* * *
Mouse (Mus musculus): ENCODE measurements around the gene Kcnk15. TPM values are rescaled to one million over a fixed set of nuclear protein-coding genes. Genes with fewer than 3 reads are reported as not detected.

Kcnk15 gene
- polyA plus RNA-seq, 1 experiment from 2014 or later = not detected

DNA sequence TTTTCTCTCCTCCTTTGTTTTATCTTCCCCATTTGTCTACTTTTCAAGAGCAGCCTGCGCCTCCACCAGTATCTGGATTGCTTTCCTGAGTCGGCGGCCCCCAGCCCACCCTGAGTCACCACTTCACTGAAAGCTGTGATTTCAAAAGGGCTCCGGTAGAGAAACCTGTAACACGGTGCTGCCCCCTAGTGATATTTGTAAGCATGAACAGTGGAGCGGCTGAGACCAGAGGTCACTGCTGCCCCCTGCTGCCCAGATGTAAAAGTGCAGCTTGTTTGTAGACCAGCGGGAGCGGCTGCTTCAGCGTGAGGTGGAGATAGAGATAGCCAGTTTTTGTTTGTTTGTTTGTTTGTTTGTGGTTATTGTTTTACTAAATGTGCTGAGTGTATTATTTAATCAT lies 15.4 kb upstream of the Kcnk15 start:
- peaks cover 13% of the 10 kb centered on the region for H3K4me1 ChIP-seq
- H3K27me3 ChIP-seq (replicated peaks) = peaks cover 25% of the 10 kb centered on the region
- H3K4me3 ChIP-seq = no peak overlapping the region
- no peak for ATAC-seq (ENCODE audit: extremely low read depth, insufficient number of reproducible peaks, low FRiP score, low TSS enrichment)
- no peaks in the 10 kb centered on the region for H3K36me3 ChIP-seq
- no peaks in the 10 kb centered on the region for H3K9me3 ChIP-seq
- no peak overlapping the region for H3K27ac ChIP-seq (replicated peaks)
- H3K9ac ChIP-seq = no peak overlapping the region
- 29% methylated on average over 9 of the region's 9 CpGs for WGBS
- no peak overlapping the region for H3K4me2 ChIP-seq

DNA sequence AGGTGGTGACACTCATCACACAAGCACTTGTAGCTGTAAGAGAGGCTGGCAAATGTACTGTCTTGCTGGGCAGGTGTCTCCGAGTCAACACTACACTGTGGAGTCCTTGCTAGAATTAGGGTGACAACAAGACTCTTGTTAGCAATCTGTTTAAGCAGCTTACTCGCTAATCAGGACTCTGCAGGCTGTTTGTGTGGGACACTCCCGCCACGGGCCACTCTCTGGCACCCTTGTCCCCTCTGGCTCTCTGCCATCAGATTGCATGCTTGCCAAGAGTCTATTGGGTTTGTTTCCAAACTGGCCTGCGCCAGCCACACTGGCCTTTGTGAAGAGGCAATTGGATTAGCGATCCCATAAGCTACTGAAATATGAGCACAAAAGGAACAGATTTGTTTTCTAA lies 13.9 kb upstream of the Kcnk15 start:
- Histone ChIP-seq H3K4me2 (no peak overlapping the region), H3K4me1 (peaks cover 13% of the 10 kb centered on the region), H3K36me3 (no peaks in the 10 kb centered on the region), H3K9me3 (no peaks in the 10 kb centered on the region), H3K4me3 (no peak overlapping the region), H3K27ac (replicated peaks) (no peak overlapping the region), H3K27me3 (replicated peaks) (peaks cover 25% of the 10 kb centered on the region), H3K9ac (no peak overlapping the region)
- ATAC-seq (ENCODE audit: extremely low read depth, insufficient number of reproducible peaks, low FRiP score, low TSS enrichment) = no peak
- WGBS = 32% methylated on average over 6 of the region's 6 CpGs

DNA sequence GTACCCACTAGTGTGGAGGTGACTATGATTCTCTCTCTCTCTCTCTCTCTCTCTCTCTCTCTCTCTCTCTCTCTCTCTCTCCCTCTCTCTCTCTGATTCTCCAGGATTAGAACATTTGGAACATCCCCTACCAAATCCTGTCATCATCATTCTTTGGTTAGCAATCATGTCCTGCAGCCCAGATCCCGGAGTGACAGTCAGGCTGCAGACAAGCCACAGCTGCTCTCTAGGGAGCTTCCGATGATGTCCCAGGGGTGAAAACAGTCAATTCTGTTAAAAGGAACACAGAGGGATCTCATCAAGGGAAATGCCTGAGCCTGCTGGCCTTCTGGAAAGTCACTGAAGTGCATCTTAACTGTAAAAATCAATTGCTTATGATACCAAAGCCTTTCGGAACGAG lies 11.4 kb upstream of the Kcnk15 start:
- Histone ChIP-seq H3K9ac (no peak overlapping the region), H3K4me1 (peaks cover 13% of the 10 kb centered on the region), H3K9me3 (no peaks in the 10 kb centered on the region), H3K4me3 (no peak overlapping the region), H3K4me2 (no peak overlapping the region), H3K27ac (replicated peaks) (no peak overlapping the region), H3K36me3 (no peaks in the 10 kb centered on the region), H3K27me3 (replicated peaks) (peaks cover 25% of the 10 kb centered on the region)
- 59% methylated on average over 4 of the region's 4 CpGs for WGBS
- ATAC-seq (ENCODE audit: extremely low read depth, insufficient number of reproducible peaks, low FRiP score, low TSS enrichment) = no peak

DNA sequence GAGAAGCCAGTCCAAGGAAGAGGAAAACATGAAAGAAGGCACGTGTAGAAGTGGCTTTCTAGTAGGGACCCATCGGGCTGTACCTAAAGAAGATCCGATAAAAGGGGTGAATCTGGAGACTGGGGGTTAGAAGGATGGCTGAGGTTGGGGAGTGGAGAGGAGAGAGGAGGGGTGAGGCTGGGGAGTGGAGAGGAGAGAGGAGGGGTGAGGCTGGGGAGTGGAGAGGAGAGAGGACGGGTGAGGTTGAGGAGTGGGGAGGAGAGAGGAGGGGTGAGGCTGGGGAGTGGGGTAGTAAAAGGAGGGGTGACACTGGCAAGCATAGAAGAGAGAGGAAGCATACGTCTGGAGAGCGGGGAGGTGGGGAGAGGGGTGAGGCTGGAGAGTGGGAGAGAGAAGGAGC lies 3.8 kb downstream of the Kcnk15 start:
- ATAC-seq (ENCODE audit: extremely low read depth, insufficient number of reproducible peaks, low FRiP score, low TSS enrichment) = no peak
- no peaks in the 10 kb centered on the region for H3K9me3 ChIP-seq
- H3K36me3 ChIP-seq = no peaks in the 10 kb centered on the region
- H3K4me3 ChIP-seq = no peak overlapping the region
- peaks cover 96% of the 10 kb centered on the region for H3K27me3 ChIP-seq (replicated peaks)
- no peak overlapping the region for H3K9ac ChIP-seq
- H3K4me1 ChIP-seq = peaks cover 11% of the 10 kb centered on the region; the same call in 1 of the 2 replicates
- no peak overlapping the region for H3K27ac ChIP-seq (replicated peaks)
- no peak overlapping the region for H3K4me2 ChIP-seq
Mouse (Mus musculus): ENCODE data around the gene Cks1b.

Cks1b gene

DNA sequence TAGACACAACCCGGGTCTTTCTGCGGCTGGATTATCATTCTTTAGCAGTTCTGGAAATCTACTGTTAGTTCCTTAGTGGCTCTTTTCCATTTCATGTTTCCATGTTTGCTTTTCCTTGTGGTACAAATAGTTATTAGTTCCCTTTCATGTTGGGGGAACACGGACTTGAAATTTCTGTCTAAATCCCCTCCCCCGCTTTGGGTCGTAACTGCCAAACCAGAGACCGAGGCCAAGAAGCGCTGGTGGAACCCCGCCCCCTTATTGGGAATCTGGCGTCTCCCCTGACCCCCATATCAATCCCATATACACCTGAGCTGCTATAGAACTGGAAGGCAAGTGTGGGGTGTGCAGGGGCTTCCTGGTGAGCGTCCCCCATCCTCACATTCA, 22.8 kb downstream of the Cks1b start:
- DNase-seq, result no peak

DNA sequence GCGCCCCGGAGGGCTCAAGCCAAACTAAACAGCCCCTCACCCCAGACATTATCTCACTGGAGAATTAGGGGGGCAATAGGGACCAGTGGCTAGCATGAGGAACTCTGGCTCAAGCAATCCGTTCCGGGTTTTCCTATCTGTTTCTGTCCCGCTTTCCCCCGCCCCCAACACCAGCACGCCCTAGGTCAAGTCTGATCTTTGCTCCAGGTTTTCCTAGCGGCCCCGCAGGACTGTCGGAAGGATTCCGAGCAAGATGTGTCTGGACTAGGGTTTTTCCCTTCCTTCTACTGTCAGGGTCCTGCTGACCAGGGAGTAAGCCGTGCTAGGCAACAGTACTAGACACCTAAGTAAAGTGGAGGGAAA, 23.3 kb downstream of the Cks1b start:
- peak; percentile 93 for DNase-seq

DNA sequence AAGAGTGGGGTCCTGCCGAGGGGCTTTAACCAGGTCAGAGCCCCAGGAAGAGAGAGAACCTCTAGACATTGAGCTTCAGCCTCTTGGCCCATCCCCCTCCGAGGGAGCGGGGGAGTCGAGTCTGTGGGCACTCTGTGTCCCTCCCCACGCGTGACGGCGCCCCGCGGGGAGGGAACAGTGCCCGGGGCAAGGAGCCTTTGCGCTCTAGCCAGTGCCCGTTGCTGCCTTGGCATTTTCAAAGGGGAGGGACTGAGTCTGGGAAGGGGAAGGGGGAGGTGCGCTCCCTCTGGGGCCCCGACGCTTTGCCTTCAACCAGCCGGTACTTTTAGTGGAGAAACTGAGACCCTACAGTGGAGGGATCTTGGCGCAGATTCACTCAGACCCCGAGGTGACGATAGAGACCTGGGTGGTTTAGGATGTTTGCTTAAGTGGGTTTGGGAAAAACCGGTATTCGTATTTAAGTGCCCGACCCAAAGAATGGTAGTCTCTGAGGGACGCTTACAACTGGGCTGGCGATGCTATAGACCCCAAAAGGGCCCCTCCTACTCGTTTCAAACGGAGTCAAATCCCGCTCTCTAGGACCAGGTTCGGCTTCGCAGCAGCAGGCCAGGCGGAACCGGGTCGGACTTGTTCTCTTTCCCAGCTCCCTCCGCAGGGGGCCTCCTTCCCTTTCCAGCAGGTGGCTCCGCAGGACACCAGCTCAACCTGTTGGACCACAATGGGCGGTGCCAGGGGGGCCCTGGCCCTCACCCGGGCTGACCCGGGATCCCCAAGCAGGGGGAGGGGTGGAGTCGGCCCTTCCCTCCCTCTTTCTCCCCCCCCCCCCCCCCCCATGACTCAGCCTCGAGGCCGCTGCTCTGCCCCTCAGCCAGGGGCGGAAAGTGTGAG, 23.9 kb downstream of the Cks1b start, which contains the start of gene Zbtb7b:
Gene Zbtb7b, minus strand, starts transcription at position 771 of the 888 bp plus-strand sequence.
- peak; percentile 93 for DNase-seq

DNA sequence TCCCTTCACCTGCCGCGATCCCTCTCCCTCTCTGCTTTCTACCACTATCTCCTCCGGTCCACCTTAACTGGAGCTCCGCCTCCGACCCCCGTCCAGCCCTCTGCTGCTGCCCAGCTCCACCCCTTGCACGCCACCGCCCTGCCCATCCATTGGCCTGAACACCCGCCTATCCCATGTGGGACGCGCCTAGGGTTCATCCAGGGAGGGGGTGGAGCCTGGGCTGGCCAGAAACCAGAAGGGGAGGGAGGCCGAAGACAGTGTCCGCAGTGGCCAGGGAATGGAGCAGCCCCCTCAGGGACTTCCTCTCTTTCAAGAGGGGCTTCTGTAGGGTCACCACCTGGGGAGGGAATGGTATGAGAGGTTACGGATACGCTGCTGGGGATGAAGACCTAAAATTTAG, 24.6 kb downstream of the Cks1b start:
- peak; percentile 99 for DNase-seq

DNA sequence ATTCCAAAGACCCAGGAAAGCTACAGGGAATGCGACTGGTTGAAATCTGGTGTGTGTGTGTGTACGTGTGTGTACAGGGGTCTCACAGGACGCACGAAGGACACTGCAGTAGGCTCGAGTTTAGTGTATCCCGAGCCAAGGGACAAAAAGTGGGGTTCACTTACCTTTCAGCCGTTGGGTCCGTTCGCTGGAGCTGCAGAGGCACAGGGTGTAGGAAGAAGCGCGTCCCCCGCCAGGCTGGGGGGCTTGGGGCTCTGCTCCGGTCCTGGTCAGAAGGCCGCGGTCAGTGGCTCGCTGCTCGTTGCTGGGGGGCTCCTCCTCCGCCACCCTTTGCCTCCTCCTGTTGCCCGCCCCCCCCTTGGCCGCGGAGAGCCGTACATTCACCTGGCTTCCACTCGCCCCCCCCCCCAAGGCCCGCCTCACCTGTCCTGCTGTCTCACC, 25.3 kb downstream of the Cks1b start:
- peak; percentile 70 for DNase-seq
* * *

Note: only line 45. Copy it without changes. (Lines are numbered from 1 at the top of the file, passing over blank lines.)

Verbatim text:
- peak; percentile 70 for DNase-seq